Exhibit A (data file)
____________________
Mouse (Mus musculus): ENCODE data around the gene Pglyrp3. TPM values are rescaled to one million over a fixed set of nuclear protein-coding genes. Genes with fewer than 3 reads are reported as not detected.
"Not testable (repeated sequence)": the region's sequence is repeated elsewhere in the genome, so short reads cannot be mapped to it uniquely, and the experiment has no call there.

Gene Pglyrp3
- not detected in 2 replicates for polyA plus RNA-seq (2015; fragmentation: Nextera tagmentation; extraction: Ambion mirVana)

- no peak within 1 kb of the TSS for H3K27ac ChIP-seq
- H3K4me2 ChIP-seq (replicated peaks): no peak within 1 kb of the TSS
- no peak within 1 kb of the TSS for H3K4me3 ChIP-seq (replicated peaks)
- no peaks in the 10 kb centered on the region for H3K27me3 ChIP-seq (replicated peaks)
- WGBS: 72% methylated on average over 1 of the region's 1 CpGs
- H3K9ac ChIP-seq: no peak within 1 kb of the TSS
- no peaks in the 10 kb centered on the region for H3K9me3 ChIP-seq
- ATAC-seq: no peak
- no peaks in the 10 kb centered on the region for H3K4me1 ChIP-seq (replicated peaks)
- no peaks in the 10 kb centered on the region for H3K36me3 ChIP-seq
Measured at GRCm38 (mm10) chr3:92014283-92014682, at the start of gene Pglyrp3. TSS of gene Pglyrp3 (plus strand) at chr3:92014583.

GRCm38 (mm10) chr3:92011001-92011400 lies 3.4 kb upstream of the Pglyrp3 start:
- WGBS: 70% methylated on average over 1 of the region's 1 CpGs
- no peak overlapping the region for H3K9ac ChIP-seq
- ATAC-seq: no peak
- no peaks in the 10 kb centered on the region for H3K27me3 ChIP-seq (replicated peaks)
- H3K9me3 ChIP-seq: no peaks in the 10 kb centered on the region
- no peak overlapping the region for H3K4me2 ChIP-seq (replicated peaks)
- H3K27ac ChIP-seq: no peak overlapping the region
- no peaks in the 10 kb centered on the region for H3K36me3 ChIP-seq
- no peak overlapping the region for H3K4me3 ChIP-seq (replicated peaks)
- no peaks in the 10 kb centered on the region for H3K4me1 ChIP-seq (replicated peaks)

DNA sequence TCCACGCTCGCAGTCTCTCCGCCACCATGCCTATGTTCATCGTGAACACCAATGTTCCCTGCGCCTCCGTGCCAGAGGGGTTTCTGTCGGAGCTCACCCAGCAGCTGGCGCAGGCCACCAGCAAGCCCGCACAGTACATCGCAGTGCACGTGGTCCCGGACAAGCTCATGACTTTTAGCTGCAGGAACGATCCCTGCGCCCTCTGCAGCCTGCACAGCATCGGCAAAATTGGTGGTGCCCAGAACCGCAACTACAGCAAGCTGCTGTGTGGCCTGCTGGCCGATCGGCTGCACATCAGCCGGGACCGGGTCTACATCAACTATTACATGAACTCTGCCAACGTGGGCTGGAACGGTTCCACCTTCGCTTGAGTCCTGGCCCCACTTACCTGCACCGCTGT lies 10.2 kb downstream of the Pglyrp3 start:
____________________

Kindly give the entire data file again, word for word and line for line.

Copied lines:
Mouse (Mus musculus): ENCODE data around the gene Pglyrp3. TPM values are rescaled to one million over a fixed set of nuclear protein-coding genes. Genes with fewer than 3 reads are reported as not detected.
"Not testable (repeated sequence)": the region's sequence is repeated elsewhere in the genome, so short reads cannot be mapped to it uniquely, and the experiment has no call there.

Gene Pglyrp3
- not detected in 2 replicates for polyA plus RNA-seq (2015; fragmentation: Nextera tagmentation; extraction: Ambion mirVana)

- no peak within 1 kb of the TSS for H3K27ac ChIP-seq
- H3K4me2 ChIP-seq (replicated peaks): no peak within 1 kb of the TSS
- no peak within 1 kb of the TSS for H3K4me3 ChIP-seq (replicated peaks)
- no peaks in the 10 kb centered on the region for H3K27me3 ChIP-seq (replicated peaks)
- WGBS: 72% methylated on average over 1 of the region's 1 CpGs
- H3K9ac ChIP-seq: no peak within 1 kb of the TSS
- no peaks in the 10 kb centered on the region for H3K9me3 ChIP-seq
- ATAC-seq: no peak
- no peaks in the 10 kb centered on the region for H3K4me1 ChIP-seq (replicated peaks)
- no peaks in the 10 kb centered on the region for H3K36me3 ChIP-seq
Measured at GRCm38 (mm10) chr3:92014283-92014682, at the start of gene Pglyrp3. TSS of gene Pglyrp3 (plus strand) at chr3:92014583.

GRCm38 (mm10) chr3:92011001-92011400 lies 3.4 kb upstream of the Pglyrp3 start:
- WGBS: 70% methylated on average over 1 of the region's 1 CpGs
- no peak overlapping the region for H3K9ac ChIP-seq
- ATAC-seq: no peak
- no peaks in the 10 kb centered on the region for H3K27me3 ChIP-seq (replicated peaks)
- H3K9me3 ChIP-seq: no peaks in the 10 kb centered on the region
- no peak overlapping the region for H3K4me2 ChIP-seq (replicated peaks)
- H3K27ac ChIP-seq: no peak overlapping the region
- no peaks in the 10 kb centered on the region for H3K36me3 ChIP-seq
- no peak overlapping the region for H3K4me3 ChIP-seq (replicated peaks)
- no peaks in the 10 kb centered on the region for H3K4me1 ChIP-seq (replicated peaks)

DNA sequence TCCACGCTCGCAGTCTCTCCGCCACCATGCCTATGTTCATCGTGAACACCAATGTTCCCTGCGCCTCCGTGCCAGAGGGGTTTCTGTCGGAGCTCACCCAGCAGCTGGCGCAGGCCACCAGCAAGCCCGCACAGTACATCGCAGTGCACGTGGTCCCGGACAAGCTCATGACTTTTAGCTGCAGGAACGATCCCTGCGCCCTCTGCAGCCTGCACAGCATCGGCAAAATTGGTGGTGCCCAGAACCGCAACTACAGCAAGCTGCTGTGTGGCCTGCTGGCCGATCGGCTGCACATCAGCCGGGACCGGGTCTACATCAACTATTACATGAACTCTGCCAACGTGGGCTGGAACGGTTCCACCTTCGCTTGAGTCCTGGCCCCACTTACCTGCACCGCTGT lies 10.2 kb downstream of the Pglyrp3 start: